Of course, if you want to change that 51 to an 81, then prepare for disappointment, because that will be construed as an attack on objective standards of marking, and you will need a case made of adamantium for that kind of tectonic shift. Also, if you get an upgrade, you have to accept it, even if it's not as high as you wanted.

Good luck, don't stress it, and be clear-eyed about your commitment throughout a semester. Relying on a hail-mary via final exam can be very tempting for the reasonably bright - I myself once relied on a final exam score of +90% to make up for not handing in an essay at all. In highsight, a totally dick move. I got the grade, but if I had failed, I would have failed the whole class!
posted by smoke at 4:11 PM on June 7, 2012 [1 favorite]

As pointed out above, the grading policy should be spelled out in your syllabus, and you should ask to see the final. It's worth investigating and asking questions if you really think you did better than that. I recently got a C on a mid-term that I walked out of feeling pretty good about. I went back to the professor asking why (the reader had given very little useful comment) and what I need to do to improve next time. He checked it out and raised the grade to a B+ and even more importantly, gave me actually useful feedback. Being politely proactive is a good way to behave, as a student.
posted by oneirodynia at 4:15 PM on June 7, 2012 [2 favorites]

A few thoughts:

Not to rag on you, but you probably shouldn't have given your friend your card to use during the test. As a teacher, it would really, really irritate me to no end to discover that a student got an A on a test using somebody else's prep materials, you know?

Was the test free-response or multiple choice? If it was the former, it is entirely possible, though a humbling thing to consider, that your friend may be a better test taker and articulated her responses to the writing section better than you could and that is why she got the A and you didn't. It's also possible that even though you participated a lot, your teacher viewed you as dominating the conversation and not integrating well with the overall construction of the course. It is additionally possible that your participation did not reveal you to have thinking that this professor felt was demonstrative of understanding.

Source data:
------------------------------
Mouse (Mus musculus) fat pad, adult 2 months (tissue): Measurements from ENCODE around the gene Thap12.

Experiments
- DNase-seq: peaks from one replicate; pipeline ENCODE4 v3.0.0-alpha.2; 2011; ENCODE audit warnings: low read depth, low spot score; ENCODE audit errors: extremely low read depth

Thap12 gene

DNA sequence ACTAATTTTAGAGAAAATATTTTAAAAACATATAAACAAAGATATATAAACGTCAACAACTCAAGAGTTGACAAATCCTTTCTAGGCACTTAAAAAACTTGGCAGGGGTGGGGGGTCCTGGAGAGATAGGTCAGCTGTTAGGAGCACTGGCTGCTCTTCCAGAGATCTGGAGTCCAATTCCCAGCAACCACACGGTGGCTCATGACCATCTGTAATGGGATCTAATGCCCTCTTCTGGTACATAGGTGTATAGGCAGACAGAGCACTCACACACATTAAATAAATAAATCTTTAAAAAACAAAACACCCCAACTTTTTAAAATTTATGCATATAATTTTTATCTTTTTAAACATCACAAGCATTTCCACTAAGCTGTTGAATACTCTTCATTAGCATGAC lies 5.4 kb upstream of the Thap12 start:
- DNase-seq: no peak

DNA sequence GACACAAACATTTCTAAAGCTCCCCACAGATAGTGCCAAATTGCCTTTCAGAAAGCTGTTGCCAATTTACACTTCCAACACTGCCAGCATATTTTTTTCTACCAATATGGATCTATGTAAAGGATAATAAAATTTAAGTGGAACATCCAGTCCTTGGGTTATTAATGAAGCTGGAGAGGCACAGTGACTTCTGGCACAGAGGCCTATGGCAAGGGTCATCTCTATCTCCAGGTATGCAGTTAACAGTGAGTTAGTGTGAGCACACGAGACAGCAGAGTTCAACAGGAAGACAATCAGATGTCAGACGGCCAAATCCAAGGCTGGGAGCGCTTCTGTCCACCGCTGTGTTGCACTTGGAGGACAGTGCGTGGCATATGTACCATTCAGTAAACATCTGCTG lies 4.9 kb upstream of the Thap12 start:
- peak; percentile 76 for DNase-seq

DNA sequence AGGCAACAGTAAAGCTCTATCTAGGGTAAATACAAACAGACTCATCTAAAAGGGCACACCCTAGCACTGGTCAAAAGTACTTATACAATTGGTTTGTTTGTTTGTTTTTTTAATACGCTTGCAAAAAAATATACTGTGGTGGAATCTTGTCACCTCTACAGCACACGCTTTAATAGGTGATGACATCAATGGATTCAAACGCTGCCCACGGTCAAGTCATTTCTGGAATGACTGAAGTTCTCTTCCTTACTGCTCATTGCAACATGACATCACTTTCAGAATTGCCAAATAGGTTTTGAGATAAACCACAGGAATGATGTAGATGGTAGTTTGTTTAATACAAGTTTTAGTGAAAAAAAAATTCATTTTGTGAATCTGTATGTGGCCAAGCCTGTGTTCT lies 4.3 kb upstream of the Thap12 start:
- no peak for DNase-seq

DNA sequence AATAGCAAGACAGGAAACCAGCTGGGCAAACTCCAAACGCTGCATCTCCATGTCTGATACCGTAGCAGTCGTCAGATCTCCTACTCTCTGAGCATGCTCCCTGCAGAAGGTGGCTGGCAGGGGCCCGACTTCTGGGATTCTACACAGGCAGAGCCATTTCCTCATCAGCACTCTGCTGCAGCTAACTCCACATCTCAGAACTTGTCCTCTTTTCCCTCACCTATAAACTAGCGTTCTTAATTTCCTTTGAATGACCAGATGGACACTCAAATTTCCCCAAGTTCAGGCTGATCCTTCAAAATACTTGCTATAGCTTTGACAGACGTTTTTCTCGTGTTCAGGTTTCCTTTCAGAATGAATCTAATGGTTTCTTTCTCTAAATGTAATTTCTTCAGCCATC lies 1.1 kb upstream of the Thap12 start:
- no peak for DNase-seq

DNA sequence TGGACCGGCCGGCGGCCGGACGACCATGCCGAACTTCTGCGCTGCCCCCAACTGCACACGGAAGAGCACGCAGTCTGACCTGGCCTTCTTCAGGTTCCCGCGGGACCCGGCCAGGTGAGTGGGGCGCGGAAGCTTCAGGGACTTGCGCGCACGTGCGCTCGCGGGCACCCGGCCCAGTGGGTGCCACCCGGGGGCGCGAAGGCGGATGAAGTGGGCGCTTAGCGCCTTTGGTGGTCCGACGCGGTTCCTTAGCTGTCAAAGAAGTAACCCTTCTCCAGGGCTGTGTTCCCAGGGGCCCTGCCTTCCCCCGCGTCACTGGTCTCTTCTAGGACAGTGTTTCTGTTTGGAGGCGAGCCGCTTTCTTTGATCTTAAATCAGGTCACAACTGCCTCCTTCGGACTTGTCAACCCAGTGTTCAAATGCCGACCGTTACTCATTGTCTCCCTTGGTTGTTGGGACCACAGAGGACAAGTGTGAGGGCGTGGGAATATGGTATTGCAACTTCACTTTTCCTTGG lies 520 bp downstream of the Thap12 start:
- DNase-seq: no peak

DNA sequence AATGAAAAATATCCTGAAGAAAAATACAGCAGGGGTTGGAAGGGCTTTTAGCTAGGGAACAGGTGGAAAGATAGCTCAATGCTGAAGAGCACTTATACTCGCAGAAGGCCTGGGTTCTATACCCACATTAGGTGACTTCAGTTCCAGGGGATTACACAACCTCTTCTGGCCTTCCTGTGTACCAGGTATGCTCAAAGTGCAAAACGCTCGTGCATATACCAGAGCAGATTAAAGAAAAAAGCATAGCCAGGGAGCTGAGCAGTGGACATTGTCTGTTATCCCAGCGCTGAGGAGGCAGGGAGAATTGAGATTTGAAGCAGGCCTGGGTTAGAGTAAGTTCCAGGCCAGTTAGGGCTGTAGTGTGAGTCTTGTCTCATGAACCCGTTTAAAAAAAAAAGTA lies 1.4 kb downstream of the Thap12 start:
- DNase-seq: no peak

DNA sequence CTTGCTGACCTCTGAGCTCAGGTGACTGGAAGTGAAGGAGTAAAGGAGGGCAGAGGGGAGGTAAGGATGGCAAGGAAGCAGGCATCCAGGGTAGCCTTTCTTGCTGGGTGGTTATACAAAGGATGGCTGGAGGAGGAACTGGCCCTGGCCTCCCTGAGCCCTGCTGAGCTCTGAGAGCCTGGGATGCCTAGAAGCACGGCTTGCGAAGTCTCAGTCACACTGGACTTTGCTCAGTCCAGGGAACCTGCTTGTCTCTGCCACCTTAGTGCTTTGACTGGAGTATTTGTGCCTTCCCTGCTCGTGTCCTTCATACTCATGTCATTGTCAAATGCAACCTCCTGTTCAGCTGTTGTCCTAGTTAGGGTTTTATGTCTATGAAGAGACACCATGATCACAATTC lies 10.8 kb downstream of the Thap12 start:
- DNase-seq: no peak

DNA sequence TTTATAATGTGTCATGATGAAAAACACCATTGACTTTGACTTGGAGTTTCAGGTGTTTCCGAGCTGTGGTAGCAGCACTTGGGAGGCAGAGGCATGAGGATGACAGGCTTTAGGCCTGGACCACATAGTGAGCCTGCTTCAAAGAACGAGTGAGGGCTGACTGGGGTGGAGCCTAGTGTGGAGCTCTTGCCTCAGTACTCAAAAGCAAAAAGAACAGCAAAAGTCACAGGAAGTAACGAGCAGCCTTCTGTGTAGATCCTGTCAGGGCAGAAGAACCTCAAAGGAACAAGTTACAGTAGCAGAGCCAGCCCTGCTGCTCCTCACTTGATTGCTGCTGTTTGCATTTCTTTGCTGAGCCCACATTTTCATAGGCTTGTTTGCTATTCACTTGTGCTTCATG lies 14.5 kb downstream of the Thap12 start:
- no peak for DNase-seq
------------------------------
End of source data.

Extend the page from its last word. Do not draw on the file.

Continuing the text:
This being said, your syllabus is definitely going to be your guiding light here. Your goal is to be polite and visit the professor in person if possible. DO NOT TELL THE PROFESSOR THAT YOU GAVE YOUR FRIEND YOUR CARD or you will run the risk of having your friend's grade terminated for cheating. Seriously. I think you may just have to move on.
posted by These Birds of a Feather at 4:52 PM on June 7, 2012 [3 favorites]

I ended up with a surprisingly low final grade in one of my undergrad classes. I emailed the professor and it turned out that I had done much, much poorly in the final than I had thought. Maybe something similar happened to you?

I just noticed in your question that you already emailed the professor though, and haven't heard back. I would give them a day or two and then email again. The end of the semester is a busy time for people. If you don't hear back after a second email then maybe try the TA, if you have one.

Be very polite and clear, without complaining. Say something like:

Dear Professor X,

I was a little surprised by my final grade in your class [Name of Class]. Would it be possible to get a breakdown of my points?

Thank you.

posted by apricot at 5:50 PM on June 7, 2012

I have been a university teacher

From your question, it's not clear if you got a C on the final or in the class? If you got a C in the class, even with a high grade on the final it seems feasible that your other grades pulled you down.

As for your participation grade, even if a student in my class talks often, if I see them texting or on their laptop, obviously not paying attention, their participation grade will go down super fast. If you were guilty of either of those, your participation grade may have been lower than you thought.

In any case, I would say you need to politely email the prof again and ask for your final exam score and possibly to see it or have it returned to you. If you still get no response, then I would contact the chair or head of that department.

Definitely do NOT email saying anything like "I know I got an A on the final" or "I worked really hard, I deserve a better grade". Your prof has heard this dozens of times and it's usually from students who have put off work all semester and then pulled an all-nighter on the final and think this should get them an A. (I'm not saying this is you, but that it lumps you in with those students. Your prof will not respond well to this).
posted by nakedmolerats at 5:53 PM on June 7, 2012 [1 favorite]

> I think you need to take your friend's marks out of the equation. Maybe she is a better writer, maybe she lied to you about her other marks and/or her final grade in the class, who knows. But I get the sense from your question that you have a bit of resentment/confusion about how she could possibly do better than you ("never spoke in class"; "in a film society with the instructor") and that maybe she owes you one for letting her use your flashcard--but comparing your grade to hers is not useful.

Pretty much exactly what I was going to say. You can totally think these thoughts, just omit the bits from your discussion with your prof that are going to weaken your case. This is about you. Period.
posted by desuetude at 12:08 AM on June 8, 2012